Politicians' Motivation, Political Culture, and Electoral Competition
We study electoral competition among politicians who are heterogeneous both in competence and in how much they care about (what they perceive as) the public interest relative to the private rents from being in office. We show that politicians' incentives to behave opportunistically increase with politicians' pay and with polarization of policy preferences. Moreover, politicians may have stronger incentives to behave opportunistically if other politicians are more likely to behave opportunistically. A political culture may therefore be self-reinforcing and multiple equilibria may arise. Lastly, we show that the mere probability that politicians care about the public interest enables opportunistic politicians to damage the reputation of their competitors. Consequently, efficient policies may be reversed.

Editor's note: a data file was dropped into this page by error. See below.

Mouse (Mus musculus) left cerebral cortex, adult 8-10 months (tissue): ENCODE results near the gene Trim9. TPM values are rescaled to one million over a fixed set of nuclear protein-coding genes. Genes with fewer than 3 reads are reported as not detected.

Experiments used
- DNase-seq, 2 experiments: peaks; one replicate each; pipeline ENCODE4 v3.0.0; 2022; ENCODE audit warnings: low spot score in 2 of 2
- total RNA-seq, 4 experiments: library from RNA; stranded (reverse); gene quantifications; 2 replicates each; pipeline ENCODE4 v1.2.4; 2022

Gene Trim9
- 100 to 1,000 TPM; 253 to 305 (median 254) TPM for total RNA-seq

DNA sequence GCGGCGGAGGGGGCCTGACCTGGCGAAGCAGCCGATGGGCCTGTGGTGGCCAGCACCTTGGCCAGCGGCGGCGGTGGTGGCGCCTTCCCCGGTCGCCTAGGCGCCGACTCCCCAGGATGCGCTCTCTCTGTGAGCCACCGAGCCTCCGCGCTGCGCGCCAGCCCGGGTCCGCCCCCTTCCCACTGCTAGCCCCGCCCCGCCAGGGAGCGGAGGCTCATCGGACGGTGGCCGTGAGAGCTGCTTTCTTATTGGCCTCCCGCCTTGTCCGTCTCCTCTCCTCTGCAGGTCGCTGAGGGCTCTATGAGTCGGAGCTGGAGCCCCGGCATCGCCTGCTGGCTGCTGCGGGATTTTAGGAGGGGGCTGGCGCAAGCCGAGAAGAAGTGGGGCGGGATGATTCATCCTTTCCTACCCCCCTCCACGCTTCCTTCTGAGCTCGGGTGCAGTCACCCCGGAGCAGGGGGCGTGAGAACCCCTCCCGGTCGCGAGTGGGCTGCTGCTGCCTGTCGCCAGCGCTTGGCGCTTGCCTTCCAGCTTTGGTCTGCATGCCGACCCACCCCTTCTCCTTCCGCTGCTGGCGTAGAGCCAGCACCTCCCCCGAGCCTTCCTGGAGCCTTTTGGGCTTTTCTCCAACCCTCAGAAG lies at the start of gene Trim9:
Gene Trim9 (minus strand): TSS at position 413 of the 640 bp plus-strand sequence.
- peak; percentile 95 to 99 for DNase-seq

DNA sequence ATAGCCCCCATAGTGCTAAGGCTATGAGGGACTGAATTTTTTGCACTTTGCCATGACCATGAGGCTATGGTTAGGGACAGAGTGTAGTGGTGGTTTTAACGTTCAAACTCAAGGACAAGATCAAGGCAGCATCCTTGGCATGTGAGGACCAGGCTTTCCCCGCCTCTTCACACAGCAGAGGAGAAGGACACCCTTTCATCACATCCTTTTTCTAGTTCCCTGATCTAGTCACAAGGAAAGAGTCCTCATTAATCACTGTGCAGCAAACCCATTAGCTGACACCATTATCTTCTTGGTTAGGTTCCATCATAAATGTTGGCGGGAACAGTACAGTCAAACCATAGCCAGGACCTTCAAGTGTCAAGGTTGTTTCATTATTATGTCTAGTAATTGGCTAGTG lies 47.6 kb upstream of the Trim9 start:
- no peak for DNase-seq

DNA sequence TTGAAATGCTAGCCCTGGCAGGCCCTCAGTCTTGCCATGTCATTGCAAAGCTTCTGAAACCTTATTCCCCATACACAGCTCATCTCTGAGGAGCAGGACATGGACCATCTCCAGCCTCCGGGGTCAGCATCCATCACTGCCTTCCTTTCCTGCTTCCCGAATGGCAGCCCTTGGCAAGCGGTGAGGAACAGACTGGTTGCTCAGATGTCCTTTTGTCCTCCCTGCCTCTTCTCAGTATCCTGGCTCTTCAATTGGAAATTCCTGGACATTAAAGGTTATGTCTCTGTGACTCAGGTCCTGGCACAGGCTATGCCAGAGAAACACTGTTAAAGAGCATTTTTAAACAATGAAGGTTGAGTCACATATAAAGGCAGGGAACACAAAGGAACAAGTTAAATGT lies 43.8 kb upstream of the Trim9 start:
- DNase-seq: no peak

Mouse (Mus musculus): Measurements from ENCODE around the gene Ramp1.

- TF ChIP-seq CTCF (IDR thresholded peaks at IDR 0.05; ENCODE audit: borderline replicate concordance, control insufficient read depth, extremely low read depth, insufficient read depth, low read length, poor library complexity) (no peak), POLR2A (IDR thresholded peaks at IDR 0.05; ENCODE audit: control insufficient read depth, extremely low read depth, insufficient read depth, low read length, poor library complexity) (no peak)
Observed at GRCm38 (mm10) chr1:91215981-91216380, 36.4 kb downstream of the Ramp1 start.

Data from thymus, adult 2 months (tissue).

|Keywords||coalition governments, electoral competition, political culture, politicians' motivation, politicians' pay, reputation bashing|
Beniers, K.J., & Dur, A.J.. (2004). Politicians' Motivation, Political Culture, and Electoral Competition (No. TI 04-065/1). Retrieved from http://hdl.handle.net/1765/6632